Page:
Q: Is it possible to transfer, en masse, certain emails from one Gmail account to another? I have many emails in folders that I’d like to transfer without having to transfer everything in my folder accounts. A: Yes, there’s a simple way to move emails from one Gmail account to another. Just sign into the Gmail account where you want to move the emails to and then click on the gear icon in the upper-right corner. Next, click on Settings and then select the Accounts and Import tab.
Q: Several months ago I started getting a message that a website “is not responding due to long-running script.” It pops up about 20 percent of the time, and is accompanied by a box to check “stop script.” My computer is frozen until the message goes away (a minute or so). What is “long-running script” and how can I filter it out? And why did it just start appearing several months ago? A: When you visit a website, scripts — essentially small programs embedded in the site — may automatically launch.
Q: I cut my TV cable cord and went to Fred Meyer to buy a Roku 2. I bought the older Roku 2 because it still had the RCA-style connectors and I still have a CRT TV. The Roku’s connection to the internet is via Wi-Fi. I would have preferred an Ethernet cable link but our household geography makes this impossible. Of late my viewing experience has been impaired by significant slowing.
Muck Rack makes it simple to find people, tweets, or articles that mention any name, keyword, company, hashtag etc. We've compiled this guide to help you make the most of your search.
Selecting a term
Start searching tweets, articles from media outlets, articles mentioned in tweets, journalists'
names, titles and bios with some suggested searches:
Companies or Topics (e.g. iPhone, Microsoft)
Phrases (e.g. "cloud computing") — use quotes to keep the terms together
Twitter handles (e.g. @username) — returns those who have mentioned or replied to
Names (e.g. "David Pogue")
Hashtags (e.g. #sxsw, #london2012)
Bio details (e.g. vegan, Olympics, father)
Muck Rack's Advanced Search allows for many boolean operators.
Find results that mention multiple specified terms, use AND or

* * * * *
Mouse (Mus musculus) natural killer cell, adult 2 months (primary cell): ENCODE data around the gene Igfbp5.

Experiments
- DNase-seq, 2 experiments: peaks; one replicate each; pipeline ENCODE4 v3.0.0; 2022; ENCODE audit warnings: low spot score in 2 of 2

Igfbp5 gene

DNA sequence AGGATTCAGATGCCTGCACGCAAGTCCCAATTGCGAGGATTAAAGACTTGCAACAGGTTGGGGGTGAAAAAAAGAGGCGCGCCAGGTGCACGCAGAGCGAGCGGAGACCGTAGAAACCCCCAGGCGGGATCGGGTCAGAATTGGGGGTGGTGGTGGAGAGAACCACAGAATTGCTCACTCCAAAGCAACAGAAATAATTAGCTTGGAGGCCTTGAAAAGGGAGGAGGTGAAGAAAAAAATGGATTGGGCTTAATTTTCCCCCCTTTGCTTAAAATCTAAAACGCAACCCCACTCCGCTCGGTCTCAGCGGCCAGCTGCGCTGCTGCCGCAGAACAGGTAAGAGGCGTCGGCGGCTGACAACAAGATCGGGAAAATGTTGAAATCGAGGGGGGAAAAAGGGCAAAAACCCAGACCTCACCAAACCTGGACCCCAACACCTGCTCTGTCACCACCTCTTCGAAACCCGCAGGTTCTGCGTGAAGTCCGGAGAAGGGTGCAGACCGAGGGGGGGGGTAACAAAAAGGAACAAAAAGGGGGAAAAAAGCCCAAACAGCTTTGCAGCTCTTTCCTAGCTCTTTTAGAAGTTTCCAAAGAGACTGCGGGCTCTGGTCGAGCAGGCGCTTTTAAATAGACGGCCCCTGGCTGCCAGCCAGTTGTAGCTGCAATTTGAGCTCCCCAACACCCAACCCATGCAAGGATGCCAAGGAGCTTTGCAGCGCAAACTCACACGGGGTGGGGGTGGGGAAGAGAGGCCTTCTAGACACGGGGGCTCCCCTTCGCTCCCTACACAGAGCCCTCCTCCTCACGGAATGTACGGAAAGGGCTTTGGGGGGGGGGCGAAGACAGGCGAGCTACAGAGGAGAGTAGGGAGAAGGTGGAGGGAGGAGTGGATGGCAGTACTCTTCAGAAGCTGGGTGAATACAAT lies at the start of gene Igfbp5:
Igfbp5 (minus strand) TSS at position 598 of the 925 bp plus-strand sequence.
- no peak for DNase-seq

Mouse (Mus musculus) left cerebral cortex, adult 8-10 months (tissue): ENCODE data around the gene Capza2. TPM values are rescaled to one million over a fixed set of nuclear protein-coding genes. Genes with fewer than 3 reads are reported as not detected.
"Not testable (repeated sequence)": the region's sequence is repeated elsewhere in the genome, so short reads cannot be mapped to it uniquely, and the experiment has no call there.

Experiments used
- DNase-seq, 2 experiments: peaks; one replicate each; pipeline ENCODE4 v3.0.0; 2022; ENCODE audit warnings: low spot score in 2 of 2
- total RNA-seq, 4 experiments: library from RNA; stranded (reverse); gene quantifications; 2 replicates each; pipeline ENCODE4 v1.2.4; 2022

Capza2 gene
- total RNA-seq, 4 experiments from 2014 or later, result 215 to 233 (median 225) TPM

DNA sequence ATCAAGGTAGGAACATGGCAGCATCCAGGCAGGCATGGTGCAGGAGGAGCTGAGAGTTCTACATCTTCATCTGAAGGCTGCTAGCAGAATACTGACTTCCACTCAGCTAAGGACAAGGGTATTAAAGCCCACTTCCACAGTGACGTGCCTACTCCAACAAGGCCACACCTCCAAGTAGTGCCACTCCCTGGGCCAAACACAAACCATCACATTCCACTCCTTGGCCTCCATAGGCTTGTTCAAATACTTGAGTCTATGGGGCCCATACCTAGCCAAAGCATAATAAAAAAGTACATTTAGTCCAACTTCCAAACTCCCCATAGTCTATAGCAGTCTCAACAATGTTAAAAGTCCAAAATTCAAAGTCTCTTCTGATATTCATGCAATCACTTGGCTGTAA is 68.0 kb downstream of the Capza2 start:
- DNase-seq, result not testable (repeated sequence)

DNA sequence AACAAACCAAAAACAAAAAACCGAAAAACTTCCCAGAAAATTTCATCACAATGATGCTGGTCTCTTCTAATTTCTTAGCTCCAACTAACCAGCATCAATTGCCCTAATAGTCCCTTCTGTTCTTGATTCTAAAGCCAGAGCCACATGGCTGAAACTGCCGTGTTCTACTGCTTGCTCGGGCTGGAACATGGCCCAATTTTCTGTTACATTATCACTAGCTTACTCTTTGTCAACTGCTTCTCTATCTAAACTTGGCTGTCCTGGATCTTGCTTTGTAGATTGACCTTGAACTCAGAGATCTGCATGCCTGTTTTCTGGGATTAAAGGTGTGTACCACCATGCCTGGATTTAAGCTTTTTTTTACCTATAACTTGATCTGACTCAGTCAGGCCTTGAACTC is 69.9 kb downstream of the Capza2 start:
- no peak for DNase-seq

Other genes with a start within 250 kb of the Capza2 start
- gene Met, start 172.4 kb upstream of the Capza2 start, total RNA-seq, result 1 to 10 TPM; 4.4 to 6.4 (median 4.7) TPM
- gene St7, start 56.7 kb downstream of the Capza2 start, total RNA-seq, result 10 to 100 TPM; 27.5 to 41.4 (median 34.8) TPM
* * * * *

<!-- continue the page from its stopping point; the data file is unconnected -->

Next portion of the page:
+. For example, ensure each result contains both Elon Musk and Mark Zuckerberg by
searching Musk AND Zuckerberg or Musk + Zuckerberg.
Use the operators OR or , to broaden your search when you'd like either of
multiple terms to appear in results. (This is the default behavior of our search when no operators
are used). For example, results will contain either cake or cookie by searching cake OR cookie or cake,cookie
Use NOT or - to subtract results from your search. For
example, searching Disney will yield results about the Walt Disney Company as well as Walt Disney
World Resort. To exclude mentions of Disney World, search for Disney -World or Disney
When using one of these operators with a phrase, enclose it in quotation marks. For example, you can
find results about smartphones excluding Apple's iPhone 4S by searching smartphone -"iPhone
Exact case matching or punctuation
If you're searching for a brand name or keyword that relies on specific punctuation marks or capitalization, you can
find results that match your exact query by adding matchcase: before the keyword you're searching for, like matchcase:E*TRADE .
Use parentheses to separate multiple
boolean phrases. For example, to find journalists talking about having fun in Disney World or
Disneyland, search for ("disney world" OR disneyland) AND fun.
An asterisk can be used to search for any variation of a root word truncated by the asterisk. For example, searching for admin* will return results for administrator, administration, administer, administered, etc.
A near operator is an AND operator where you can control the distance between the words. You can vary the distance the near operation uses by adding a forward slash and number (between 0-99) such as strawberries NEAR/10 "whipped cream", which means the strawberries must exist within 10 words of "whipped cream".